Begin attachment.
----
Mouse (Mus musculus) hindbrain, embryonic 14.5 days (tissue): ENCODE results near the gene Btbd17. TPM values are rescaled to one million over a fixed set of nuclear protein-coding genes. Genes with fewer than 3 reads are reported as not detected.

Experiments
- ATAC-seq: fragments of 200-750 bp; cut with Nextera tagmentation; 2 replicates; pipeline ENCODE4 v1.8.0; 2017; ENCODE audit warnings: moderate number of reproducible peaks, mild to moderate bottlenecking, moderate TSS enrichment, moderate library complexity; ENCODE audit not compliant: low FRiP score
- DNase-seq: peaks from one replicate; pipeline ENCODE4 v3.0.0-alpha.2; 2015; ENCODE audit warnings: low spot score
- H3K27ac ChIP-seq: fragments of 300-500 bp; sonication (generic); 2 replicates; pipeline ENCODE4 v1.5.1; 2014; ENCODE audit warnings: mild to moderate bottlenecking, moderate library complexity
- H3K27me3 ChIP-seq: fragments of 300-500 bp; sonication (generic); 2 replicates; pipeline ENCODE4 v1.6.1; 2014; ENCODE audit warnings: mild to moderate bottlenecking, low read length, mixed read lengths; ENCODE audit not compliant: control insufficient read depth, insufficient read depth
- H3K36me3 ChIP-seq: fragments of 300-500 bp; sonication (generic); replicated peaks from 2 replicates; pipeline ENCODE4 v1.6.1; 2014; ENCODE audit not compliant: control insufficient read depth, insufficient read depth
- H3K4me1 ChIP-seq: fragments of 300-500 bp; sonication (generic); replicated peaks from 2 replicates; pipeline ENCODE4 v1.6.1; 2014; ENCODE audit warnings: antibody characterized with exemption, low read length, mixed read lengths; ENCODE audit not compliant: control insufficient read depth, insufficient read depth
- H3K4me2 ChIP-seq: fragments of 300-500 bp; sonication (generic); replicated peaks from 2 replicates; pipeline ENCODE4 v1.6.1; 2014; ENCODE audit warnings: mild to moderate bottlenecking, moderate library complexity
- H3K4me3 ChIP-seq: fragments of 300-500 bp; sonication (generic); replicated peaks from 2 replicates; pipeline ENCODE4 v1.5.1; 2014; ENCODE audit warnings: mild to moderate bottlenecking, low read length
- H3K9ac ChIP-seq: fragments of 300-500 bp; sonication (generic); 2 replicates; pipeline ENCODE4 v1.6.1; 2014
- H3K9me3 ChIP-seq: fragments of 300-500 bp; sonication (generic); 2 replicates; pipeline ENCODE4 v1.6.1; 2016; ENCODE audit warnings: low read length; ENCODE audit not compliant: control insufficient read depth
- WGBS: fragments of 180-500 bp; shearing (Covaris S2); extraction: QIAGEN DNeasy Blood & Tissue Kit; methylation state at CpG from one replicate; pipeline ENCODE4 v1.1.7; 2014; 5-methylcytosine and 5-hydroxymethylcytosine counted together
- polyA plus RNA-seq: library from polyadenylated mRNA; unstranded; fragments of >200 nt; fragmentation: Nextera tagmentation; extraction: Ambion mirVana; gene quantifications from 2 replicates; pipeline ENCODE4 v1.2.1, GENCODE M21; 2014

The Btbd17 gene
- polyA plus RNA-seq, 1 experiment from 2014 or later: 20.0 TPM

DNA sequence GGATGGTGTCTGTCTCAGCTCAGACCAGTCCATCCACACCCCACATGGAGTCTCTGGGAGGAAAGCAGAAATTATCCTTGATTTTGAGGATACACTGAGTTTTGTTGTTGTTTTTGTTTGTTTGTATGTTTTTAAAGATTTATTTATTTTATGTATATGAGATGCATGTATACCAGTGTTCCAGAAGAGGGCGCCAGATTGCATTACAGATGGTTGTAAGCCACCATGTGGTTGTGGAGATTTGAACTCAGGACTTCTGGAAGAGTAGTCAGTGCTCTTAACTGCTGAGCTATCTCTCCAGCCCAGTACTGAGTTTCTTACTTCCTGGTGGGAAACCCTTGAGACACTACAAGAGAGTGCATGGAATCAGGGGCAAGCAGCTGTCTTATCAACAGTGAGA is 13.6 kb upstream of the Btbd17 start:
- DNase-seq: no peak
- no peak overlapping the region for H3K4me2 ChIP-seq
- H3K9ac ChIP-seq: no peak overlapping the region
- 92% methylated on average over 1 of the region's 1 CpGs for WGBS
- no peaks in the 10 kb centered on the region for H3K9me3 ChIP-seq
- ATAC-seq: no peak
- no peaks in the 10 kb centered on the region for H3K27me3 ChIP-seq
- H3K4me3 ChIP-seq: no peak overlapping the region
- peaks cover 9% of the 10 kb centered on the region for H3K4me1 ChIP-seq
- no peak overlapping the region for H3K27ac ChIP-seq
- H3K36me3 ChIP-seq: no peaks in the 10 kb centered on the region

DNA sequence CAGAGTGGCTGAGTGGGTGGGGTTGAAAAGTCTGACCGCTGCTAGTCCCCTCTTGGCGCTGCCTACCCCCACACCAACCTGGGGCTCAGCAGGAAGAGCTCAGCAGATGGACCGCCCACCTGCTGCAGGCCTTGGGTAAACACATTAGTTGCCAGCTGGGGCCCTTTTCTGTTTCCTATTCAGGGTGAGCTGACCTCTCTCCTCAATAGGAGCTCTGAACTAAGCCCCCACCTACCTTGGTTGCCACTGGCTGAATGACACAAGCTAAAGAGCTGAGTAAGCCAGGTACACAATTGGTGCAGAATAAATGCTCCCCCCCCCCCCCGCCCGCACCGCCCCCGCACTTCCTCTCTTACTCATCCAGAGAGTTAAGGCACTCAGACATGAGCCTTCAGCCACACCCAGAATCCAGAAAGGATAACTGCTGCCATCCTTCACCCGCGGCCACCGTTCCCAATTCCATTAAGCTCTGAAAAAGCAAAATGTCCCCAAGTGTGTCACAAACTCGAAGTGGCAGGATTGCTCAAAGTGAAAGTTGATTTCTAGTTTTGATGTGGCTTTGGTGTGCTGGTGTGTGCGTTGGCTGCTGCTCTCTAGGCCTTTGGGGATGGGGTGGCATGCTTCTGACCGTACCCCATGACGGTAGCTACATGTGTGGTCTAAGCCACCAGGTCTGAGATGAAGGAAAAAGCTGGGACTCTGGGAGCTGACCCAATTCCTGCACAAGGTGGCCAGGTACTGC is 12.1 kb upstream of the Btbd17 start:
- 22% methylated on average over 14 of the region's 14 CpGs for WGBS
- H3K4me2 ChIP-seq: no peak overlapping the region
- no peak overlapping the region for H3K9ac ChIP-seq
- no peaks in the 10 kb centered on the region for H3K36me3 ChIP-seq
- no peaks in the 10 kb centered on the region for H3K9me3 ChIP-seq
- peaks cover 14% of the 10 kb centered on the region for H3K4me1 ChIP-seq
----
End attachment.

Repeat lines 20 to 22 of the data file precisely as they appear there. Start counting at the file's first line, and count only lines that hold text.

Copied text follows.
- H3K9ac ChIP-seq: no peak overlapping the region
- 92% methylated on average over 1 of the region's 1 CpGs for WGBS
- no peaks in the 10 kb centered on the region for H3K9me3 ChIP-seq